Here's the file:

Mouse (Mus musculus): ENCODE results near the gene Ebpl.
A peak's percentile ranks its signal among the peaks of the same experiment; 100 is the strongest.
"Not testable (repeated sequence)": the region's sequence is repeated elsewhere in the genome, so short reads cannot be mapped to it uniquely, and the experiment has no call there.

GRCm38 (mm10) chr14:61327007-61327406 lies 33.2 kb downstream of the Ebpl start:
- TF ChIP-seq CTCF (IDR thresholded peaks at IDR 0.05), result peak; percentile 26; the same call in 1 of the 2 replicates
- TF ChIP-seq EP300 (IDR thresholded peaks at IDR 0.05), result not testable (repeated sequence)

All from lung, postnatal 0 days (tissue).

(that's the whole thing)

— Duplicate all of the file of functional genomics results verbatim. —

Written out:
Mouse (Mus musculus): ENCODE results near the gene Ebpl.
A peak's percentile ranks its signal among the peaks of the same experiment; 100 is the strongest.
"Not testable (repeated sequence)": the region's sequence is repeated elsewhere in the genome, so short reads cannot be mapped to it uniquely, and the experiment has no call there.

GRCm38 (mm10) chr14:61327007-61327406 lies 33.2 kb downstream of the Ebpl start:
- TF ChIP-seq CTCF (IDR thresholded peaks at IDR 0.05), result peak; percentile 26; the same call in 1 of the 2 replicates
- TF ChIP-seq EP300 (IDR thresholded peaks at IDR 0.05), result not testable (repeated sequence)

All from lung, postnatal 0 days (tissue).